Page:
Hopkins Marine Station Student Paper

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(full paper is archived in the Miller Library)

Title: Chemoethology in the nudibranch mollusc, Melibe leonina
Student Author(s): Gelber, Shari Ellen
Faculty Advisor(s): Thompson, Stuart
Pages: 28
Location: Final Papers Biology 175H
Date: June 1991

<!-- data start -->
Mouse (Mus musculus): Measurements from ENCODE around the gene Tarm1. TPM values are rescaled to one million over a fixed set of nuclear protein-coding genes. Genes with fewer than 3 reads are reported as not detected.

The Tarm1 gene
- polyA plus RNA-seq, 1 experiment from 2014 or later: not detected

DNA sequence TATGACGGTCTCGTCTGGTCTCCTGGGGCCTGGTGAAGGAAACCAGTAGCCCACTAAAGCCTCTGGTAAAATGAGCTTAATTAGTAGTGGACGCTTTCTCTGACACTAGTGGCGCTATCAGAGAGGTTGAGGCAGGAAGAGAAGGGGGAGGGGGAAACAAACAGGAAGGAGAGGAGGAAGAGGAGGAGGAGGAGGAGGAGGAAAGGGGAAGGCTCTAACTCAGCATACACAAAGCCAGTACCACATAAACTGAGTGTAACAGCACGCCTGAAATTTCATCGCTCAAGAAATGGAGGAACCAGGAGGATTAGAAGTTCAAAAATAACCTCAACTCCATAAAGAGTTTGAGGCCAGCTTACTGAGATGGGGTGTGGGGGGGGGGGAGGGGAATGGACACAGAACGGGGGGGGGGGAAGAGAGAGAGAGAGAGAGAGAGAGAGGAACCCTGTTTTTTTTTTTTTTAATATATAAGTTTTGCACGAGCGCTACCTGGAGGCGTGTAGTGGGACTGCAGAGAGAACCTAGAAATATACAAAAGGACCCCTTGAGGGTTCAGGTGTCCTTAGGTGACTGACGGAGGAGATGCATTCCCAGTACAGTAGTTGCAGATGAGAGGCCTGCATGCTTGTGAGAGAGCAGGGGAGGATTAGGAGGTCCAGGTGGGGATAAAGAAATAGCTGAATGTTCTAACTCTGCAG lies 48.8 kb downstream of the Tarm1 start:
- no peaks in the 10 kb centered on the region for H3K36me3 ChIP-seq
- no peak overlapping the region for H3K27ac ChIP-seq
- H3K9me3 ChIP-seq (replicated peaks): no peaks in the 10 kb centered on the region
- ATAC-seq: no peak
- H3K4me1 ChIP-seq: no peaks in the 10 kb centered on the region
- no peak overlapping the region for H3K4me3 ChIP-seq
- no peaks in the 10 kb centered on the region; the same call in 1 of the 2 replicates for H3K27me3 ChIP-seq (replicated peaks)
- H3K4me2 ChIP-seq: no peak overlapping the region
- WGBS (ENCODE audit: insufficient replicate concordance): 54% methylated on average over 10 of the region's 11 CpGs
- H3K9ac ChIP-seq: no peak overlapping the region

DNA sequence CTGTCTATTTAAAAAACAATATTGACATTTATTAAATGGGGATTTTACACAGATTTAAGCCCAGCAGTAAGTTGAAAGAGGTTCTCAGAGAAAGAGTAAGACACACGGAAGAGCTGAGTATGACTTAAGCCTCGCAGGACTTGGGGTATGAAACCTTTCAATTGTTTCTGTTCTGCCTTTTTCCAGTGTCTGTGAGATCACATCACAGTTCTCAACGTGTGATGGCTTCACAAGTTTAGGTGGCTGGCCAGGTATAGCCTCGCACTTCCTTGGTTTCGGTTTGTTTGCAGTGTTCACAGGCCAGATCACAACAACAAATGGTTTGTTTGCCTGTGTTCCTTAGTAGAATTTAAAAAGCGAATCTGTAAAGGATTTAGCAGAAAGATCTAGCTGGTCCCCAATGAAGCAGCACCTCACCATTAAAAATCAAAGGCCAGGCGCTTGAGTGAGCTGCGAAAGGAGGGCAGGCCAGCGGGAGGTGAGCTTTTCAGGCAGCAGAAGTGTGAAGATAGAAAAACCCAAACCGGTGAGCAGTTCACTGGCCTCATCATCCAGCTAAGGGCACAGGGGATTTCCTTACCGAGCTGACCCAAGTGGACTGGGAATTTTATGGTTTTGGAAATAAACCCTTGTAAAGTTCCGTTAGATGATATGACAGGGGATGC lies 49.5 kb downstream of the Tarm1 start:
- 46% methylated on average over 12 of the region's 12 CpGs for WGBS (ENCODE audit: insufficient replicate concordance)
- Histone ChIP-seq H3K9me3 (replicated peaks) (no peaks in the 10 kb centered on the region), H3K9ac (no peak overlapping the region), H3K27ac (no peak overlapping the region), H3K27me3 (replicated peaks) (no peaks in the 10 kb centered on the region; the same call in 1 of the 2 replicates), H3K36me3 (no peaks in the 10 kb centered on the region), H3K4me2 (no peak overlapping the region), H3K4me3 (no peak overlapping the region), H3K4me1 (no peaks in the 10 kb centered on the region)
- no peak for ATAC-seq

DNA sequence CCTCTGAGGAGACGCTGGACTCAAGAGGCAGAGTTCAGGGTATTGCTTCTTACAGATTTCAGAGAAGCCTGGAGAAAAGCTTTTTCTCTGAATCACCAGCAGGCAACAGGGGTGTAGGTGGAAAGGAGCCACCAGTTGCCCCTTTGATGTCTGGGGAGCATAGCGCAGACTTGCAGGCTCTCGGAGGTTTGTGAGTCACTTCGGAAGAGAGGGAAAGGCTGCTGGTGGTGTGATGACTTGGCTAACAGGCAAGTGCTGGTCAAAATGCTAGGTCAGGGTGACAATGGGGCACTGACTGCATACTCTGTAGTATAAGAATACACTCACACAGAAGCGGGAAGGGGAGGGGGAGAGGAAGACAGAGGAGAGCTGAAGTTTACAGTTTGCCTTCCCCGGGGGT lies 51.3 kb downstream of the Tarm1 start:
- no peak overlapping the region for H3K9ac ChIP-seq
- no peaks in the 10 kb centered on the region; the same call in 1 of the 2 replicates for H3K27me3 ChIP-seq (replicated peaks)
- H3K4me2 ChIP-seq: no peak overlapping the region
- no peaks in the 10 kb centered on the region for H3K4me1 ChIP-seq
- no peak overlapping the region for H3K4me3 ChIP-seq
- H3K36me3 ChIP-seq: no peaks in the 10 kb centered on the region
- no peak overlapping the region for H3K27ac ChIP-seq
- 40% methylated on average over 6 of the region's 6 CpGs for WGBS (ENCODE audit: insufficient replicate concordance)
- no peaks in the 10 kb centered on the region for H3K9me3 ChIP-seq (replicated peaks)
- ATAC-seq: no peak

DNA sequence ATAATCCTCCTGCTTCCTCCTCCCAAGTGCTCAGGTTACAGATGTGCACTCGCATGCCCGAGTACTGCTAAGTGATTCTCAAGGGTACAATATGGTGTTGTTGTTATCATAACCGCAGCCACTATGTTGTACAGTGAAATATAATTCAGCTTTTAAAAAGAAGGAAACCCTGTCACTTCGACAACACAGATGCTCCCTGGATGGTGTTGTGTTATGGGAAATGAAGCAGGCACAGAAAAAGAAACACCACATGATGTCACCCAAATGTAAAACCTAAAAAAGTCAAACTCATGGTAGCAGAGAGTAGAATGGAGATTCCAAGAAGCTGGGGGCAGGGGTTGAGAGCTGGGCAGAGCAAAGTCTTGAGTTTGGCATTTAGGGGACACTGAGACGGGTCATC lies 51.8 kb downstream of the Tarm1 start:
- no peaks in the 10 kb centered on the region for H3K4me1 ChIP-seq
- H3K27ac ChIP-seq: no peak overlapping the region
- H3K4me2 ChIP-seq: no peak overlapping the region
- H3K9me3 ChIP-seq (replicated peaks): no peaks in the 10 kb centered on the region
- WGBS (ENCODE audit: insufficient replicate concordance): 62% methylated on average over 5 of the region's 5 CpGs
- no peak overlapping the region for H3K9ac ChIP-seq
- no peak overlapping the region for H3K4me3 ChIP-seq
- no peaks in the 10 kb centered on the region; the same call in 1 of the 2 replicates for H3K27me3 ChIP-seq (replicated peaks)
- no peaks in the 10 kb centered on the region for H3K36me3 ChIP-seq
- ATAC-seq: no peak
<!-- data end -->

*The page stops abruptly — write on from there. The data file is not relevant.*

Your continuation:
Abstract: Chemical cues from macrocystis and mysid are capable of triggering behaviors in the nudibranch mollusc, Melibe leonina. The behaviors ellicited are appropriate to the stimulus. (i.e. Melibe locomote in response to macrocystis, and exhibit feeding behavior in response to mysid.) These behaviors are not seen when the animals are in an isolated environment or are stimulated solely by touch or vision. Furthermore, Melibe exhibit the ability to integrate chemical cues. While neither brine shrimp nor kelp alone will inspire them to feed, brine shrimp combined with the smell of kelp provides the threshold stimulus necessary to begin feeding. Rhinophore ablation indicates that the rhinophores are the chemoreceptive organs responsible for the detection of these cues.